non-revenue end, for a total lounge seating capacity of 21.

Original report:

The SJVRC Technical Advisory Committee (TAC) met on Friday, April 13, at the Amtrak Shops in Oakland, actually in a large shed a block south of the shops where Caltrans Division of Rail (DoR) is doing their mock-up of the new Cafe car.

Concurrently the Committee participated in tasting of new foods to be served in the Cafe cars in the future. Mainly the items tasted were Tuna and Chicken salads for sandwiches. The samples ranged from expensive Albacore Tuna to the ordinary tuna and chicken, and were prepared using three ethnic influences e.g. American, Asian and Mexican. Participants were asked to rate on a scale from 1 to 10 in categories of taste, texture and saleability.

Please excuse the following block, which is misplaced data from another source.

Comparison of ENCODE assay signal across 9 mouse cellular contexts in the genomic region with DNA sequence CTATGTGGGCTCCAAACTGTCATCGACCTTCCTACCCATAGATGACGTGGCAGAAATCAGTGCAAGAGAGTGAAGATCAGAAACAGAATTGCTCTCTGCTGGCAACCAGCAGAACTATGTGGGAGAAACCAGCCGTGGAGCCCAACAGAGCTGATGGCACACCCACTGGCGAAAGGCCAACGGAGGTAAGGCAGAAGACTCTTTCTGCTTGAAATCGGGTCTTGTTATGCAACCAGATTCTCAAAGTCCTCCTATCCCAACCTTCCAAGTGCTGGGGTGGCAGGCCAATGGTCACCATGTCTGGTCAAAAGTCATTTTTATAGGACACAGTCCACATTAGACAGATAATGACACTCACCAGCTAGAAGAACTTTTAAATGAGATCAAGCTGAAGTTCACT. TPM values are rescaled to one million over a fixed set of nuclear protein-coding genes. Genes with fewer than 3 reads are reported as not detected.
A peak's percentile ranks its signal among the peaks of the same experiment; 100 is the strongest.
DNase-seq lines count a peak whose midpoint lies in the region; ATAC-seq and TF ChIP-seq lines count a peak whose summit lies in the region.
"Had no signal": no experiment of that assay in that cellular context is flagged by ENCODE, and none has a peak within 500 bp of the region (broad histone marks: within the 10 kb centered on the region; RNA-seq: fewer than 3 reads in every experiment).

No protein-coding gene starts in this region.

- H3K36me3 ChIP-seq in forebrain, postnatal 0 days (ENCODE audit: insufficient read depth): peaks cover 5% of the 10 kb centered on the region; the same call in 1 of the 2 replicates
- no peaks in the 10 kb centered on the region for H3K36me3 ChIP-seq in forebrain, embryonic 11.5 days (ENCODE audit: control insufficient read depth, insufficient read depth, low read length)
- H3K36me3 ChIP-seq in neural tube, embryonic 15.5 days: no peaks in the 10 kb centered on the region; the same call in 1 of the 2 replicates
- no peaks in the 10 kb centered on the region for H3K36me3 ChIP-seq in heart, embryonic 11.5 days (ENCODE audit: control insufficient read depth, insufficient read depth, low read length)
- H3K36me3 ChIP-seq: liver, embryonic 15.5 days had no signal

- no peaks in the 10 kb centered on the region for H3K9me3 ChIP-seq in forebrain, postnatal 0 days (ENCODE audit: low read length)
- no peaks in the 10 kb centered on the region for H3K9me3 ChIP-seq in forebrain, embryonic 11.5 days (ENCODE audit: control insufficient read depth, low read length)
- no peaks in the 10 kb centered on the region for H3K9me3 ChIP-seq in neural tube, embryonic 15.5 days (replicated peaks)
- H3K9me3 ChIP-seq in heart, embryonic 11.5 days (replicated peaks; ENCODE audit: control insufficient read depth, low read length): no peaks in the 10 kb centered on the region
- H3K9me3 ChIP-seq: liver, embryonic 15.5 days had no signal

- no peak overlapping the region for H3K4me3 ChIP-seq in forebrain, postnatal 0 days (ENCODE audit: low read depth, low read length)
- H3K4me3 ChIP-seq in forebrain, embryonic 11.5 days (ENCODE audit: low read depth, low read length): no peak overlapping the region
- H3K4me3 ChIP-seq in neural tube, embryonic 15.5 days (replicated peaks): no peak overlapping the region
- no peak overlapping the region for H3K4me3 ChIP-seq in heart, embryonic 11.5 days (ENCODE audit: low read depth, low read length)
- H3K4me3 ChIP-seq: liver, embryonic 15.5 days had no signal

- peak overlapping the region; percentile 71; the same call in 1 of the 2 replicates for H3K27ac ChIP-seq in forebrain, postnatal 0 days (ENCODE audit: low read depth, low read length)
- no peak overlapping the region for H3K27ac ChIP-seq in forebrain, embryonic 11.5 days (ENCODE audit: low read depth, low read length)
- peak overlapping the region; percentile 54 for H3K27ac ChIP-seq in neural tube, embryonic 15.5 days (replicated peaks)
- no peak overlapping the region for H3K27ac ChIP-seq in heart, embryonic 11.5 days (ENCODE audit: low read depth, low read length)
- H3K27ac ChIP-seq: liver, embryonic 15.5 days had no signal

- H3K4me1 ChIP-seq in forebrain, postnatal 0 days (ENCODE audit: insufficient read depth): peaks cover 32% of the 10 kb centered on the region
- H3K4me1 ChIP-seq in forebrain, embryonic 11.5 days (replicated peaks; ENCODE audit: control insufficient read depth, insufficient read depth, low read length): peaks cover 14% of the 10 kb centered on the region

The mock-up of the new car was not complete, but gave a good representation of the proposed configuration. One half of the car will have 28 revenue seats. The serving area will be in the center of the car with a generous curved counter and designed for efficiency (one attendant).

There are 6 tables, three tables for 4 persons and three tables for 2 persons facing the window. The overall layout is conducive to easy traffic flow which now plagues the California Cars.

I was somewhat disturbed to see that the “airliner” overhead luggage racks are still employed. However, Mr. Hoyt of DoR explained that it is a FRA and NTSA requirement. Research has shown that the majority of injuries in railroad accidents result from “flying” luggage. The luggage has to be restrained to the parameters of 8g longitudinal and 4g in the other two axis. However, these cabinets are larger and will accommodate 14x9x19 pieces unlike the current Cal Car cabinets.